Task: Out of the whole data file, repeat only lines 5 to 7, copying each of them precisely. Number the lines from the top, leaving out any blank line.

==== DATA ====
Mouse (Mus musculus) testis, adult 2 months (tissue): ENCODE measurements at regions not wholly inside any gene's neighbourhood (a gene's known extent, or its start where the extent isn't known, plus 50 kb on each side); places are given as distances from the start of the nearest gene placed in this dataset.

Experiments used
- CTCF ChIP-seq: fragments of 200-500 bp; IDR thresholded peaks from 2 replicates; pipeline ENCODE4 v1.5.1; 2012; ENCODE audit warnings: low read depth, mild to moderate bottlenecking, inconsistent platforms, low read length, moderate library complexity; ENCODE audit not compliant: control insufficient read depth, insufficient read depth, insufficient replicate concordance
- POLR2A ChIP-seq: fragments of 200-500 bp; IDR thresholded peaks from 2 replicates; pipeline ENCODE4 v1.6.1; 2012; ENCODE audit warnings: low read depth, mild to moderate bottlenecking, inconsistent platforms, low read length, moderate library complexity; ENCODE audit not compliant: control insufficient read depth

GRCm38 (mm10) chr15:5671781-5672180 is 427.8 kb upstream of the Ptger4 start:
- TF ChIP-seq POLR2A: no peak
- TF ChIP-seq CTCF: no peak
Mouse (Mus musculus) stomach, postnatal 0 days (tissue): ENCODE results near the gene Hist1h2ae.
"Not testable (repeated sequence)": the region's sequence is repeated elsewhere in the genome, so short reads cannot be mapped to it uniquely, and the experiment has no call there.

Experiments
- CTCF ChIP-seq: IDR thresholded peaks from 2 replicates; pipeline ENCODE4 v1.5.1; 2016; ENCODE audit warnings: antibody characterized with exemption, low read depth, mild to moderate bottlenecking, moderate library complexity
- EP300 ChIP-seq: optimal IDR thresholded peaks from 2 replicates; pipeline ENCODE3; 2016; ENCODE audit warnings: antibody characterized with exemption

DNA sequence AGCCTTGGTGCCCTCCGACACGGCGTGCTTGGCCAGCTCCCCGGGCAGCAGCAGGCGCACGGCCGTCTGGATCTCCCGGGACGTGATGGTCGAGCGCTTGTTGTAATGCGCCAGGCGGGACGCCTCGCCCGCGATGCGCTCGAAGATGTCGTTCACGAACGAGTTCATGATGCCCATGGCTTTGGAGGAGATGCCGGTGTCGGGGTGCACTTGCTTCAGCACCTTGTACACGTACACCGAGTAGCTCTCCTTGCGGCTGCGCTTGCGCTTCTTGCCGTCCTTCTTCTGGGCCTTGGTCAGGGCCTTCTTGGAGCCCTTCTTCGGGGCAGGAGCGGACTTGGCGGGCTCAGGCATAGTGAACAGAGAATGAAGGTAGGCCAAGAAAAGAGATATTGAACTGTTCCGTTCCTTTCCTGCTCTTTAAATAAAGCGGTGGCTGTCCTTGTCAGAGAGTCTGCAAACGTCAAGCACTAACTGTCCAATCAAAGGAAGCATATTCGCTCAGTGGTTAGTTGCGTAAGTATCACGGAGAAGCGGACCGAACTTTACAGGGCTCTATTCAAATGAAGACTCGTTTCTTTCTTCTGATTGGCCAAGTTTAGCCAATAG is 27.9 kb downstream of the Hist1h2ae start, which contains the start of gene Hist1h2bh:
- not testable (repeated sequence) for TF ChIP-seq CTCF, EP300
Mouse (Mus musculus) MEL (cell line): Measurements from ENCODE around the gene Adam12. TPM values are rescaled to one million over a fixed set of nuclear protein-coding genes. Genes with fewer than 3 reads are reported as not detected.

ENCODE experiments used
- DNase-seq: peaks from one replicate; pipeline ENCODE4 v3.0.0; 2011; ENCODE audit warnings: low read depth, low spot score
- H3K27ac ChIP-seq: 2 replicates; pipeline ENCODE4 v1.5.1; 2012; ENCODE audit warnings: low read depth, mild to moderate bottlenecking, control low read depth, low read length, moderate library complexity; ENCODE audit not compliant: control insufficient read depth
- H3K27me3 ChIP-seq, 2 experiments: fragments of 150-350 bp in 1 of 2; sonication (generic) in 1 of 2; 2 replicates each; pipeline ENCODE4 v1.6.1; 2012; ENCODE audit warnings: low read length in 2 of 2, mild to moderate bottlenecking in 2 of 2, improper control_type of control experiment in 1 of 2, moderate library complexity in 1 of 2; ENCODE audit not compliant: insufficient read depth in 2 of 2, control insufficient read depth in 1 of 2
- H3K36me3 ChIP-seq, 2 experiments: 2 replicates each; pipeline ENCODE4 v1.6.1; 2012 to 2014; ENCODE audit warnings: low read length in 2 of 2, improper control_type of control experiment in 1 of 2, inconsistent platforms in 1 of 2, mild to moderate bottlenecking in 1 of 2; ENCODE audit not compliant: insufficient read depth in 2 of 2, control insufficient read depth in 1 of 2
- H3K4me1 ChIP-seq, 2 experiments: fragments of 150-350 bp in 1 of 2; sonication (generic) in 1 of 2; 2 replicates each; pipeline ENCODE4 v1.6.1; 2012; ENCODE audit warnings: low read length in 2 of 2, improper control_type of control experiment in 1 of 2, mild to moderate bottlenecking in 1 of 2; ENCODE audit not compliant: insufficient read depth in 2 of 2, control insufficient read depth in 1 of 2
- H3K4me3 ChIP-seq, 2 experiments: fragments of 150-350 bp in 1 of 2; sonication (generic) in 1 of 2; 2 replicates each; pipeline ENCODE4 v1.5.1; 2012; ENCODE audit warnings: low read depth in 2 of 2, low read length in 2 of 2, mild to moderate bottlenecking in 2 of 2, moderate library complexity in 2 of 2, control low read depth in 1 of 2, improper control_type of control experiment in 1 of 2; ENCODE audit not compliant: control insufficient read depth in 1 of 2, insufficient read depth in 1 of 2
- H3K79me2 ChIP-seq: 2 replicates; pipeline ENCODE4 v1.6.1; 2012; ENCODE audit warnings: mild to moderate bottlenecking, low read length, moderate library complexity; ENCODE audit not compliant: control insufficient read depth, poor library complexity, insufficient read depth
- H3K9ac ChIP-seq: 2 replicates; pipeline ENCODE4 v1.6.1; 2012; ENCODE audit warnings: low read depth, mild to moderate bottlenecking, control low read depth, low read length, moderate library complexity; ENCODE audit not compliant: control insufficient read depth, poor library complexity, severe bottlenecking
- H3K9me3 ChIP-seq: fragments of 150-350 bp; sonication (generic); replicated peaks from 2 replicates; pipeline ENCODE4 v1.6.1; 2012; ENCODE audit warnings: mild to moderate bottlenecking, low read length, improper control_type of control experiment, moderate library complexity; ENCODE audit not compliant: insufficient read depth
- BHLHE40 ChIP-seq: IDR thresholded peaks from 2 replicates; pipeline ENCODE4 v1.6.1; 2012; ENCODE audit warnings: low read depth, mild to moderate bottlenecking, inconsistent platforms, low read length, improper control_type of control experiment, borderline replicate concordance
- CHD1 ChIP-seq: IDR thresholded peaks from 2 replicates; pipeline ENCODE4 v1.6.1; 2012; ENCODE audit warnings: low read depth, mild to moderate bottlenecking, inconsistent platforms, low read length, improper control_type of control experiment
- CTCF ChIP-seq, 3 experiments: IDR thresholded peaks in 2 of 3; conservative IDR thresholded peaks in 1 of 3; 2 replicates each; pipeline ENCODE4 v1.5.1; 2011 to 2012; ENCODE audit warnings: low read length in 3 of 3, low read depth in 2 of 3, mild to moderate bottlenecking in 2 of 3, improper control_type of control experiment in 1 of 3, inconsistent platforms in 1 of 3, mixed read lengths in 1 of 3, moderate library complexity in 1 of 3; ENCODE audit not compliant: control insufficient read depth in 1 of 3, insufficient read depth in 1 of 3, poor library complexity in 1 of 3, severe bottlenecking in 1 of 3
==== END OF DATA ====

GRCm38 (mm10) chr15:5671781-5672180 is 427.8 kb upstream of the Ptger4 start:
- TF ChIP-seq POLR2A: no peak
- TF ChIP-seq CTCF: no peak